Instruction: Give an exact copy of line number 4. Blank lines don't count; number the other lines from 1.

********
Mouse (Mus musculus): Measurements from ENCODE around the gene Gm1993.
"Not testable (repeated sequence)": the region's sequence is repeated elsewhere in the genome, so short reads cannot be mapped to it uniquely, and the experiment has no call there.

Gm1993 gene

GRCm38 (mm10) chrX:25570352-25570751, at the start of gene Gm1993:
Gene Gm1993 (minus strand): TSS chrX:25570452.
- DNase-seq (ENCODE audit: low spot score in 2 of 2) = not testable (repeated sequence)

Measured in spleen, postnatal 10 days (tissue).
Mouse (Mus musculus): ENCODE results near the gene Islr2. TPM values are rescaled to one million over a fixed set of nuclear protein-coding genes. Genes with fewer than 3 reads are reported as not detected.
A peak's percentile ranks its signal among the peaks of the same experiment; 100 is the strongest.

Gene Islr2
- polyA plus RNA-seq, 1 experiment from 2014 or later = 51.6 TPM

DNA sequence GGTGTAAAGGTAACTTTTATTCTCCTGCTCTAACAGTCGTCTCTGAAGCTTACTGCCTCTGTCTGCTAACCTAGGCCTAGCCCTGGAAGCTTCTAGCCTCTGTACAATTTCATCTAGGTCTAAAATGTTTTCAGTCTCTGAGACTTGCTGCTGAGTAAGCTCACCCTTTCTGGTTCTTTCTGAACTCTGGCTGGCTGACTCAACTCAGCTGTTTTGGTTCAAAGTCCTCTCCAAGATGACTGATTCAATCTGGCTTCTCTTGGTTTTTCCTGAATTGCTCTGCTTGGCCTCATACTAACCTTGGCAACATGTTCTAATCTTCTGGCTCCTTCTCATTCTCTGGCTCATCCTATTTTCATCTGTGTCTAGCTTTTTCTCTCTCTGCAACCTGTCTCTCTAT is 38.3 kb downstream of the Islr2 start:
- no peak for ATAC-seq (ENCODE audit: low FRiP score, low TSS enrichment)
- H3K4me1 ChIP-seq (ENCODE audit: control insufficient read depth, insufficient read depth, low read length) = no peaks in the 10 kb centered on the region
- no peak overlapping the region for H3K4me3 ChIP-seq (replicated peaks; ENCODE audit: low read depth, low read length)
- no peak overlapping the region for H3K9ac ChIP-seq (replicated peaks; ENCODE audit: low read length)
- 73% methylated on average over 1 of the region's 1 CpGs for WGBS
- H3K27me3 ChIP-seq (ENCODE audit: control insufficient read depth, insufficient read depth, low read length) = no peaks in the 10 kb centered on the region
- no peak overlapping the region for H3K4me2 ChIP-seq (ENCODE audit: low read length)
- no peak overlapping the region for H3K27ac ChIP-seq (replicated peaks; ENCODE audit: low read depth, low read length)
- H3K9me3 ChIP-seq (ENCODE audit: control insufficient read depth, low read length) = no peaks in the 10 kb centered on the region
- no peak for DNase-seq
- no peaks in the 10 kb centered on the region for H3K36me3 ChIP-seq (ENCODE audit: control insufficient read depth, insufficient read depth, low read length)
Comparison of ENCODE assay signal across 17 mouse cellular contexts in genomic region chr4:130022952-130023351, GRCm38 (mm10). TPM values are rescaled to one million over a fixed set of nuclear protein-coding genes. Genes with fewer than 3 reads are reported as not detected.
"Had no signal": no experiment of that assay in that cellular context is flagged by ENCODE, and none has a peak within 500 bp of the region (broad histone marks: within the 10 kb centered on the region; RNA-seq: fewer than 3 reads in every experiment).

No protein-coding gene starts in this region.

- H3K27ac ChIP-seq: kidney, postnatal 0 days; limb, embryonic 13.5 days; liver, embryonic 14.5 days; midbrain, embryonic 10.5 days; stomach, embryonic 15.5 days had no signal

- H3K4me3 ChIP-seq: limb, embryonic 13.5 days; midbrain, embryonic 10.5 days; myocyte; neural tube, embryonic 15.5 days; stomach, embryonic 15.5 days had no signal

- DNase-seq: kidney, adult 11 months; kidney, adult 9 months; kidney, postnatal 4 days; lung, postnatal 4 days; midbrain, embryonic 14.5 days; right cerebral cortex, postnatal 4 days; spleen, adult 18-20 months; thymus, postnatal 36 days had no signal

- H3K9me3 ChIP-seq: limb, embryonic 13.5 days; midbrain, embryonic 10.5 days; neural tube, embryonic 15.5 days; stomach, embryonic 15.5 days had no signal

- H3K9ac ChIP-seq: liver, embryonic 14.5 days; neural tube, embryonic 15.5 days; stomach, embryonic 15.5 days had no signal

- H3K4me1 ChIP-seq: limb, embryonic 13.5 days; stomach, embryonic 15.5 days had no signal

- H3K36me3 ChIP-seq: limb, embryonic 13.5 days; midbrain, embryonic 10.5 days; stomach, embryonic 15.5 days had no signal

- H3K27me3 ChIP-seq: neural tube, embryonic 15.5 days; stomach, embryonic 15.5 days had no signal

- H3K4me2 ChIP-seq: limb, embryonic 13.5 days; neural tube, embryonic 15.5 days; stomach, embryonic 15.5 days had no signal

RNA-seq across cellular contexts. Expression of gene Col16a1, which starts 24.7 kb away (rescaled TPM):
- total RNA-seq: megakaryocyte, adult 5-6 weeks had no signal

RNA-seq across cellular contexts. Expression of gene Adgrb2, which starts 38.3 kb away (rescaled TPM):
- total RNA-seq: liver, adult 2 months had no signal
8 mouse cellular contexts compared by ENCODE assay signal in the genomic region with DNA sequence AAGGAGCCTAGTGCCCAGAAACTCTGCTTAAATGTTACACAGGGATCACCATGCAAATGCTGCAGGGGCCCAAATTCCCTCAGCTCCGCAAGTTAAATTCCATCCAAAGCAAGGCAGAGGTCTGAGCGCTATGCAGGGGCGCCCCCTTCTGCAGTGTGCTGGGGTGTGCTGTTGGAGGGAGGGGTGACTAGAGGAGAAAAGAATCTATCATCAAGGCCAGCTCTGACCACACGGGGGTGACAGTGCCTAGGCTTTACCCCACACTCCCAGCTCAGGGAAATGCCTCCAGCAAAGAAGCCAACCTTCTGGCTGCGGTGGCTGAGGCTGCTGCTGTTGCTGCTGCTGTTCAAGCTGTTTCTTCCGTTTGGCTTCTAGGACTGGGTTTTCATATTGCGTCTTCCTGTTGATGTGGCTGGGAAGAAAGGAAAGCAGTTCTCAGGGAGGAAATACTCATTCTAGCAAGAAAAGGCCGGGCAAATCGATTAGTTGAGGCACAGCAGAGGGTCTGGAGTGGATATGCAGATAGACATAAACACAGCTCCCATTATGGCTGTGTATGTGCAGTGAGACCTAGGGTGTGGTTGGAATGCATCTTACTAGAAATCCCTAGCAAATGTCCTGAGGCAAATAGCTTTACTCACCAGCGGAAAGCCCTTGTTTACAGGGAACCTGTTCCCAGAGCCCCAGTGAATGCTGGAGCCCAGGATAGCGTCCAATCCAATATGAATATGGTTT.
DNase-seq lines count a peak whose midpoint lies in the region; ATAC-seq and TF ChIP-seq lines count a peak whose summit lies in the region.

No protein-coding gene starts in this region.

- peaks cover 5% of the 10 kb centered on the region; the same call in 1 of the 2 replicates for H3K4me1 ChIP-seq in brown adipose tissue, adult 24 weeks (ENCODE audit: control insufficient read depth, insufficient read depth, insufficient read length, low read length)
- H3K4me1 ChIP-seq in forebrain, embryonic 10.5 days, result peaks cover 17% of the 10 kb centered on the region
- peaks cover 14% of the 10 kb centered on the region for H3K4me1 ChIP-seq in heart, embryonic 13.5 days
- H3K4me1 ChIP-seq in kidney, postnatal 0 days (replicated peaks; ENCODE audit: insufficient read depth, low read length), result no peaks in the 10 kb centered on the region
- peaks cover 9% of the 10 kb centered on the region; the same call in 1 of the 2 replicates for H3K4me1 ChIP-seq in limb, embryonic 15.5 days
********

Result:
GRCm38 (mm10) chrX:25570352-25570751, at the start of gene Gm1993: